Defense Minister Avigdor Lieberman to welcome into the Israeli Air Force the first of 33 aircraft in a festive rollout ceremony at the Lockheed Martin plant in Texas • Four women graduate grueling IAF training course, join Israel’s military flight crews.

The Israeli Air Force will receive its first F-35 fighter jet on Wednesday — the first of 33 aircraft Israel has acquired — in a festive rollout ceremony to be held at the Lockheed Martin plant in Fort Worth, Texas. The aircraft is expected to arrive in Israel by the end of the year.

The F-35, or the Adir as it has been named in Hebrew, is a fifth generation stealth fighter jet that will position Israel’s air force at the cutting edge of technology. Questions regarding the aircraft’s capabilities have been raised but the Israeli Air Force is convinced that all the challenges facing its development have been nothing more than growing pains and that the aircraft is essential to Israel’s qualitative military superiority in the region.

On Monday, U.S. Defense Secretary Ashton Carter held a closed-door meeting with Israeli Defense Minister Avigdor Lieberman, who only assumed the post late last month.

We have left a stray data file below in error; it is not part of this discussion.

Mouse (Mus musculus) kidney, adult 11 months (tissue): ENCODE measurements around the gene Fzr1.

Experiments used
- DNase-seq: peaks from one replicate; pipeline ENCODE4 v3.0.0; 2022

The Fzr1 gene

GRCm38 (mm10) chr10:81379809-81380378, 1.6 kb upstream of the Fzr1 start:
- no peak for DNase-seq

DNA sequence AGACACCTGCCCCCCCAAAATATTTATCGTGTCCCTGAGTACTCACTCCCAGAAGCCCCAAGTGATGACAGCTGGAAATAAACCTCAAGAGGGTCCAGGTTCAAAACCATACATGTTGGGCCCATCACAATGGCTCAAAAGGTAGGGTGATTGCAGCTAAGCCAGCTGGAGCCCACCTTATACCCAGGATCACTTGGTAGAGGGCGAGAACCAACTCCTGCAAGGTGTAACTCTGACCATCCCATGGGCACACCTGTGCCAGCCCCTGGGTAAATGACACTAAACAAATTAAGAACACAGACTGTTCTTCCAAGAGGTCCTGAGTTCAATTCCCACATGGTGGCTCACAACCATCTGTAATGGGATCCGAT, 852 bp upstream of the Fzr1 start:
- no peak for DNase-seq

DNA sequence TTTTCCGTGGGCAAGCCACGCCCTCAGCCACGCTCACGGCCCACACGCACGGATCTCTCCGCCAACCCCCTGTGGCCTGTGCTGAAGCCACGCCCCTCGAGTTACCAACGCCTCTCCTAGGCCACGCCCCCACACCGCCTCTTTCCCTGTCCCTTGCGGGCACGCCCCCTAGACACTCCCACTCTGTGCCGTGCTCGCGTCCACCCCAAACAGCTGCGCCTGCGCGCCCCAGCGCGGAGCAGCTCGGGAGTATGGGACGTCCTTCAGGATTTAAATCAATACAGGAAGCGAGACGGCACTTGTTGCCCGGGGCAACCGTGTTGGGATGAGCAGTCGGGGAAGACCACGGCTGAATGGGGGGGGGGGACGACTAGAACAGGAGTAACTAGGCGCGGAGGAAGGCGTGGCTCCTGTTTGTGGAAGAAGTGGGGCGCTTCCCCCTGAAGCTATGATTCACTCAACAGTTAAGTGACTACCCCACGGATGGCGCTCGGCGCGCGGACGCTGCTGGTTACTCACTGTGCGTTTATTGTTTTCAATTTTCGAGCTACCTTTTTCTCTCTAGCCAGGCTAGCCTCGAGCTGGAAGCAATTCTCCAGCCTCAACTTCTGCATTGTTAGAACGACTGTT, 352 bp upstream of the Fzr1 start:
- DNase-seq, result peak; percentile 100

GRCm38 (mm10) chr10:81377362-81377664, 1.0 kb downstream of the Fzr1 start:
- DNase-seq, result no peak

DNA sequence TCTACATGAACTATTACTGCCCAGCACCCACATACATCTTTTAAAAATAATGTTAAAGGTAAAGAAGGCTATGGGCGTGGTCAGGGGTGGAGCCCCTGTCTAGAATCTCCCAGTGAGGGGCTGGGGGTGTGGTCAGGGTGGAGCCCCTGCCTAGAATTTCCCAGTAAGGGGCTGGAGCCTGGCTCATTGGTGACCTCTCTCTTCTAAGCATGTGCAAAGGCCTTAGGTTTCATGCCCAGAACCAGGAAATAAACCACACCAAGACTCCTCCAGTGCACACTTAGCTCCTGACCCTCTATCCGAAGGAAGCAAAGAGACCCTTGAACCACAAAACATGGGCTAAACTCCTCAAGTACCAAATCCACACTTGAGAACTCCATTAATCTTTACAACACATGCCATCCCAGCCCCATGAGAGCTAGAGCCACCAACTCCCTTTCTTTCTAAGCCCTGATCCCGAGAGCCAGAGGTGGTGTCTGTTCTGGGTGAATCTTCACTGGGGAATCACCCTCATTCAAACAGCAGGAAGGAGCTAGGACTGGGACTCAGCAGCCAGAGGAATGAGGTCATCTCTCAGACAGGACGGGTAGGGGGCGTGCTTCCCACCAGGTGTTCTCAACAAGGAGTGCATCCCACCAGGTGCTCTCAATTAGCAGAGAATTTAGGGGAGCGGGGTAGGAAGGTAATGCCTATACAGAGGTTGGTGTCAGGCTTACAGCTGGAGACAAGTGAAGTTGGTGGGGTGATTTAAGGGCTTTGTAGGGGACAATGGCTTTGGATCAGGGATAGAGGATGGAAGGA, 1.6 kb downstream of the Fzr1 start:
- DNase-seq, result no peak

Carter and Lieberman discussed regional security challenges in the Middle East and areas of mutual defense cooperation before Lieberman headed to Texas for the rollout ceremony.

Israel will be the first country outside the U.S. to receive the F-35.

Lieberman’s visit to the Pentagon came as the U.S. and Israel were in the process of negotiating a new 10-year defense aid agreement to replace the current one, which expires in 2018. Lieberman is interested in finalizing a deal with the U.S. before the next American president takes office in January.

It should be noted, however, that the main player in the talks with the Americans is Prime Minister Benjamin Netanyahu (via the National Security Council), not Lieberman.

In Israel, meanwhile, the air force will welcome four female graduates next week into its ranks of pilots, navigators and flight engineers following a grueling three-year training course.

Considering the fact that the course has only been open to women less than two decades, this year’s four graduates represent a relatively high number of women. The highest number of women graduated the course in 2011, totaling five. Forty-two women have completed the course since becoming eligible for it in the late 1990s, soon to be 46.

The air force has undertaken to increase the number of women in its ranks and has adapted the acceptance process into the training course to that end. The air force actively recruits women whose general profiles fit the course’s requirements rather than only passively accepting applications. The air force also holds recruitment conferences to raise awareness among women who are potential air crew members.

In the last five years, 6,000 women and 29,000 men have applied for the course.